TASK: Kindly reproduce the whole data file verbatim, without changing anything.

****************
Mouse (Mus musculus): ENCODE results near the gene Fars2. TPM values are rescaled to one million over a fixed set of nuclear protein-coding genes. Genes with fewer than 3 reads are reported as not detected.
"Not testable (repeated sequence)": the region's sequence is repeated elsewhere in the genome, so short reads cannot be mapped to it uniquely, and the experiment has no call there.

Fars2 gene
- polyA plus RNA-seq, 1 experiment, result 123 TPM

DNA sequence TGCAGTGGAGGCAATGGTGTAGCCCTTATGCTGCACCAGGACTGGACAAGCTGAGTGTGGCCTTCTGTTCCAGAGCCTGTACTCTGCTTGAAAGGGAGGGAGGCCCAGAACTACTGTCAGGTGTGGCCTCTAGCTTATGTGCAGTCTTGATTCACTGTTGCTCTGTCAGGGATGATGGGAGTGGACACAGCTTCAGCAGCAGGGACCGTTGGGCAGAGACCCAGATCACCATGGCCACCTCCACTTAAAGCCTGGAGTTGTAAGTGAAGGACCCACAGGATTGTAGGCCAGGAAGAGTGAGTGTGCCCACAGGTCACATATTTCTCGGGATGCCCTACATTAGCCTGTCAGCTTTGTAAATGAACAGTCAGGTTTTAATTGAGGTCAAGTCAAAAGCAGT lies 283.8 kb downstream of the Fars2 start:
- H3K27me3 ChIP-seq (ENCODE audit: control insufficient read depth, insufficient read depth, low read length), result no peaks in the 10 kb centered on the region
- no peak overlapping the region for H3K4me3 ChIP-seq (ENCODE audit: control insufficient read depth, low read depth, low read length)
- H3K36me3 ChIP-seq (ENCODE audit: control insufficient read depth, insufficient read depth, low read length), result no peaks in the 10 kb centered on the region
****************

Mouse (Mus musculus): ENCODE results near the gene Fars2. TPM values are rescaled to one million over a fixed set of nuclear protein-coding genes. Genes with fewer than 3 reads are reported as not detected.
"Not testable (repeated sequence)": the region's sequence is repeated elsewhere in the genome, so short reads cannot be mapped to it uniquely, and the experiment has no call there.

Fars2 gene
- polyA plus RNA-seq, 1 experiment, result 123 TPM

DNA sequence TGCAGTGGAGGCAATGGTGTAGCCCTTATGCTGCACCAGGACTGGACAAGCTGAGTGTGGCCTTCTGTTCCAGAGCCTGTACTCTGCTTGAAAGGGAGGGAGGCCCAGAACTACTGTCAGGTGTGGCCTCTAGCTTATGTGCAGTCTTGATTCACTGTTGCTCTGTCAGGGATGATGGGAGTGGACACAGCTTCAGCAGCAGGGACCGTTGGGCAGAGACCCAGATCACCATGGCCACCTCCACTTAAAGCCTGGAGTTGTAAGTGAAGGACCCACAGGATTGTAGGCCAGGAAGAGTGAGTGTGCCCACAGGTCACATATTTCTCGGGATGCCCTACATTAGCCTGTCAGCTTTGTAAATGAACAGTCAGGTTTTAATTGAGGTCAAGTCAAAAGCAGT lies 283.8 kb downstream of the Fars2 start:
- H3K27me3 ChIP-seq (ENCODE audit: control insufficient read depth, insufficient read depth, low read length), result no peaks in the 10 kb centered on the region
- no peak overlapping the region for H3K4me3 ChIP-seq (ENCODE audit: control insufficient read depth, low read depth, low read length)
- H3K36me3 ChIP-seq (ENCODE audit: control insufficient read depth, insufficient read depth, low read length), result no peaks in the 10 kb centered on the region